Six sigma is basically a statistical technique (which is what makes it so powerful), while I believe that any donkey can do statistics, given the right data, I also believe that it is not possible for a donkey to get the right data in the first place. This is what makes people so important in six sigma. And the type of small organization I am talking about doesn’t have the people to do it, or has people in vital positions, who cannot be taken off, and given a full time BB job.
    Hence, when I ask “How small is small”, I am not seeking a correlation between the size of the company and the number of employees required, rather I am seeking for a correlation between investment and ROI.

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    #86330

    Bob Peterson
    Participant

    Charit,
    Thank you for clarifying your need.  Something like six sigma is of value to a company of any size or sales dollar volume.  For a small company measured by either means the issue comes down to speed of near-term and long-term problem solving where speed is more important than long-term.  On the ROI point, consider variable vs fixed costs as a key question to address.  The other is an estimate of the magnitude of the problem, how much money is saved if the project is only 50% effective, and how much the BB will cost.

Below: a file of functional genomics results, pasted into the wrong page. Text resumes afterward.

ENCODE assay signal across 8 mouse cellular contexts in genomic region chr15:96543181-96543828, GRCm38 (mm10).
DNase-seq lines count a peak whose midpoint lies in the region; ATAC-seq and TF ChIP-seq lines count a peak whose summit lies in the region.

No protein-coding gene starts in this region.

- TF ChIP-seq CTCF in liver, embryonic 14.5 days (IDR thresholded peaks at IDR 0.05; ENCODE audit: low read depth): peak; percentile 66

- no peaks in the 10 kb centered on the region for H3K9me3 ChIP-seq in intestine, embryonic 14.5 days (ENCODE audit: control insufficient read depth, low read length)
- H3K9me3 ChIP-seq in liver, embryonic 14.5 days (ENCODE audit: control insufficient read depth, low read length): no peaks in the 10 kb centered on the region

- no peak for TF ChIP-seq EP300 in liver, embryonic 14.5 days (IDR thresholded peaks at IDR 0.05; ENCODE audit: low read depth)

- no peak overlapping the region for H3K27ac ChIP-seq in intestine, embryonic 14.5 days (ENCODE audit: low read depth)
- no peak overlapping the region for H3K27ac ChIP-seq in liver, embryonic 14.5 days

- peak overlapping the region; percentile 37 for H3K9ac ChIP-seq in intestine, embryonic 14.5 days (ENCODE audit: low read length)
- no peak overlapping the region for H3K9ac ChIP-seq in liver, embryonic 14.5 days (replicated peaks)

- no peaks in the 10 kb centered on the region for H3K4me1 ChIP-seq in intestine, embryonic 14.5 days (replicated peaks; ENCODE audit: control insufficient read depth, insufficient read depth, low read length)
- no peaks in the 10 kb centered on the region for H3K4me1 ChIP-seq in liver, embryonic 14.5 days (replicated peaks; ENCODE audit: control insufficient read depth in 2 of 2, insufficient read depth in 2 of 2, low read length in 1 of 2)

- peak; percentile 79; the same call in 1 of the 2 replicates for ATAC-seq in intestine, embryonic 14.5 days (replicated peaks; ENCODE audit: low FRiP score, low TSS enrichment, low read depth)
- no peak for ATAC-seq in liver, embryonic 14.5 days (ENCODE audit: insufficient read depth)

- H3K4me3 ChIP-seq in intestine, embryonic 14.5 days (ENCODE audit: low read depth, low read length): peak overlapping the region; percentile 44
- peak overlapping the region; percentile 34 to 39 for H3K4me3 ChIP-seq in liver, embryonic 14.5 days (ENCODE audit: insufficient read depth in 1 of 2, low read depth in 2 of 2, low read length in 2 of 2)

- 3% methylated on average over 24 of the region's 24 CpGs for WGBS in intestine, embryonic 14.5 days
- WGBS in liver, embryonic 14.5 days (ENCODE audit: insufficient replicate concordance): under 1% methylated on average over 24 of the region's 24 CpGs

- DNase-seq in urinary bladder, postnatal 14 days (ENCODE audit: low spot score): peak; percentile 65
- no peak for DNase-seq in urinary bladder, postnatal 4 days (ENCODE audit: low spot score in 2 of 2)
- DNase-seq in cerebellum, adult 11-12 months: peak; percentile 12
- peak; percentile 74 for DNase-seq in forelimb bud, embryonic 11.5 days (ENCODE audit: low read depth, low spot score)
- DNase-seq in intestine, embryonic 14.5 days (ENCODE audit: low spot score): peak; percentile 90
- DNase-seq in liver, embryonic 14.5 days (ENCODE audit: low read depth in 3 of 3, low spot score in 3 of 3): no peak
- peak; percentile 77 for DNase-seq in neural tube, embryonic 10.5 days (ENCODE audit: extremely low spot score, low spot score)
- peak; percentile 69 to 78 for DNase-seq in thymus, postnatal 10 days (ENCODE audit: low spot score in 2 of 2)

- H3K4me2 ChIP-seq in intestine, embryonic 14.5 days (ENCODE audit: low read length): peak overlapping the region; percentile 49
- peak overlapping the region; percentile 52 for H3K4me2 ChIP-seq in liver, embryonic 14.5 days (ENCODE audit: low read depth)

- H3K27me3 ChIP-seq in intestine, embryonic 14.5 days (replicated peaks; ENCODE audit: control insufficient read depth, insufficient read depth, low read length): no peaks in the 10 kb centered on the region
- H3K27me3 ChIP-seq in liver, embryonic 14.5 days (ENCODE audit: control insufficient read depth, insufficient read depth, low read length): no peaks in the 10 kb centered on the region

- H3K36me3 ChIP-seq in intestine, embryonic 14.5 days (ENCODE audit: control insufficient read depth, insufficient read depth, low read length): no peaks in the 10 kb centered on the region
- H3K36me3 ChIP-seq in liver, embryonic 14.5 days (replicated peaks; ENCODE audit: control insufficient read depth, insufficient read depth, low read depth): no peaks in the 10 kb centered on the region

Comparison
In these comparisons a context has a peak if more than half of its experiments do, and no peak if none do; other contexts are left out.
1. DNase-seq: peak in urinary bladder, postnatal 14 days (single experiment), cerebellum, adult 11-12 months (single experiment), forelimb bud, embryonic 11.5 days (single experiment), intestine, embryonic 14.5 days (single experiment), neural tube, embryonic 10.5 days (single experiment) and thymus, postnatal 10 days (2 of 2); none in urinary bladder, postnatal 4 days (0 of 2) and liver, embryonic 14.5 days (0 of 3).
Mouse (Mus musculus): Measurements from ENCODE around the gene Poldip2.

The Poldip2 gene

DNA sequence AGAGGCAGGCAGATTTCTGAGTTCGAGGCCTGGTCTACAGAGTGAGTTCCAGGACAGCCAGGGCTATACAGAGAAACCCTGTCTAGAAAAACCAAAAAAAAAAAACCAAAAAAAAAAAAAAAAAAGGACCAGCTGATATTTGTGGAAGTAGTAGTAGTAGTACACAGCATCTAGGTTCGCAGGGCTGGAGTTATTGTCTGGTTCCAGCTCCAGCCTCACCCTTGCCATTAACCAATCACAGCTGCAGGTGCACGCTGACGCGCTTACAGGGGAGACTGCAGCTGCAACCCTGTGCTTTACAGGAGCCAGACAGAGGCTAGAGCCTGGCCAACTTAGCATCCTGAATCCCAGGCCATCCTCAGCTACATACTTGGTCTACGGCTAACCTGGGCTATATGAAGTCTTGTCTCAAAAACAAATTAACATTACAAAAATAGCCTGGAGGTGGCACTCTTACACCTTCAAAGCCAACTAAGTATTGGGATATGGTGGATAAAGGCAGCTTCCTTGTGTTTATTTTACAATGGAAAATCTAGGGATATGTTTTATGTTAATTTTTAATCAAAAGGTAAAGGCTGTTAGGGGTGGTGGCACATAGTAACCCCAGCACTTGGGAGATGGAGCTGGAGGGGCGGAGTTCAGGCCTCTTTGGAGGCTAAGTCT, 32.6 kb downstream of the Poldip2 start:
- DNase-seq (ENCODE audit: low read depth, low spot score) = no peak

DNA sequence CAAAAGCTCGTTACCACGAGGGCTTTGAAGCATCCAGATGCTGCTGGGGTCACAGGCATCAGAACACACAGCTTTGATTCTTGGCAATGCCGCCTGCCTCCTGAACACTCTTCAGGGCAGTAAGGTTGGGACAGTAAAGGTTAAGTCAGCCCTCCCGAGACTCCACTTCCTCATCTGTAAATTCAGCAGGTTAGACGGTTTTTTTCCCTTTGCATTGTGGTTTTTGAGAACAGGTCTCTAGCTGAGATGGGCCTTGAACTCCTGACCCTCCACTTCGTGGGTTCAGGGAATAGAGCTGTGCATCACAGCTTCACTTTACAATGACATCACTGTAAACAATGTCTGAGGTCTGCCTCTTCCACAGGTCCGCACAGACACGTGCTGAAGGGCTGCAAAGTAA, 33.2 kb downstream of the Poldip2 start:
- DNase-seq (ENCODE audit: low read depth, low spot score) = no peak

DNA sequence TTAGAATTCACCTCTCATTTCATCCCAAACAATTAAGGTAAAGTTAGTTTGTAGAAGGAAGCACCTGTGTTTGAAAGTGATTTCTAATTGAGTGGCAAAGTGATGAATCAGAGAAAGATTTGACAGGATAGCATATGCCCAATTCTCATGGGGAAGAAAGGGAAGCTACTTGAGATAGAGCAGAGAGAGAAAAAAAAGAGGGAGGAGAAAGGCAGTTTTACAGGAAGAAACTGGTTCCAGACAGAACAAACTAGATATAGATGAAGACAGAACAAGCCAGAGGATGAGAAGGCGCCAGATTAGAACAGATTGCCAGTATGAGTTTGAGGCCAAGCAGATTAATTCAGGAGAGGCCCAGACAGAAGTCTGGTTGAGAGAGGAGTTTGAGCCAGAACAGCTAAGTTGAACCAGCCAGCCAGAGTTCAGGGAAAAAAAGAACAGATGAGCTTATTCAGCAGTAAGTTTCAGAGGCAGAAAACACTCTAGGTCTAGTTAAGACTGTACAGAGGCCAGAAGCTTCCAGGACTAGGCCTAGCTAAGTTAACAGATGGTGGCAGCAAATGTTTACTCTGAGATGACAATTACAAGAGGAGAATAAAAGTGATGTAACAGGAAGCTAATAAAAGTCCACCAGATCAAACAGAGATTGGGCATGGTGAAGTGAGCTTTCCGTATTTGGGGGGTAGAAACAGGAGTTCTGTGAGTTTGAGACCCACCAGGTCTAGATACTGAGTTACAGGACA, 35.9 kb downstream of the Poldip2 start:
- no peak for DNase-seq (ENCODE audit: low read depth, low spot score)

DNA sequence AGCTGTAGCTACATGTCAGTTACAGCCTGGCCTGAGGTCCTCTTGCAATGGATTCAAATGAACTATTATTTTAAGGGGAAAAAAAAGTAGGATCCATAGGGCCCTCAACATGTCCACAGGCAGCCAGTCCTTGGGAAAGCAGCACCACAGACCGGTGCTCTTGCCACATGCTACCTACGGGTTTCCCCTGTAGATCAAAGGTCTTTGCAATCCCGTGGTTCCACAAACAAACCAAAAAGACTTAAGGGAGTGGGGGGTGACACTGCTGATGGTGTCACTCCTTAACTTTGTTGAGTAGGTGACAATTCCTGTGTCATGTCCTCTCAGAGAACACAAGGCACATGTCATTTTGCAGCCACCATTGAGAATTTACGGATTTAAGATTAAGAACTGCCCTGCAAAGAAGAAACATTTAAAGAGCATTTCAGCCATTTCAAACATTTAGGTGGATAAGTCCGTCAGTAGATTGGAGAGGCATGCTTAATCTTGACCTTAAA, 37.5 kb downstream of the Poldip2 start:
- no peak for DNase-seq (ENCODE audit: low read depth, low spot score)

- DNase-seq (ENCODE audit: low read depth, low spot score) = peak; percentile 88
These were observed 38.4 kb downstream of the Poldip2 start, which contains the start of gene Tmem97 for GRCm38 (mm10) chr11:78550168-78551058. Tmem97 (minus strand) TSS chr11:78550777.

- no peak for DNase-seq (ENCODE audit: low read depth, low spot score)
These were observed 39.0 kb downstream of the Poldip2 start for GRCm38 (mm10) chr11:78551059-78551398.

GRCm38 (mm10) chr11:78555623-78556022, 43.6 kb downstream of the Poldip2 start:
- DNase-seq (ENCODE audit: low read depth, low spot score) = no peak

For companies of modest means, I would suggest you recommend bringing in someone from the outside rather add another body or train an existing one.  In the short-term, either of those two actions will tend to ‘distract’ the small company and impede them from doing other vital things.  The advantages include a reality check for the company on how well this will work for them, fewer preconceived solutions, ability to focus on completion, and essentially pay for performance.  The external resource is a variable expense which I would think in many circumstances is particularly important for smaller companies.
    On balance the people already in place at the company must be open to the consequences of the effort.  I have found this up front acceptance a bit more difficult than you might think since there are many times a couple of influentials that are actually looking for vindication of business-as-usual, which in turn becomes a lose-lose situation.
    The sort of ROI you can expect is a bit trickier since quite a few factors come into play.  My experience has shown a 50+% ROI (1.50 return on each 1.00 invested or spent) is realistically achievable.  If this sort of number is not attractive, I want to know what business they are in so I can be in it, too.  Even if my assertion is incorrect and the return is only equal to the intial cost, any future gains go directly to profit.  If it is less than that some upfront work was lacking.
    I hope this will be of a bit more help.  Best of luck.

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    #86398

    Joe Ficalora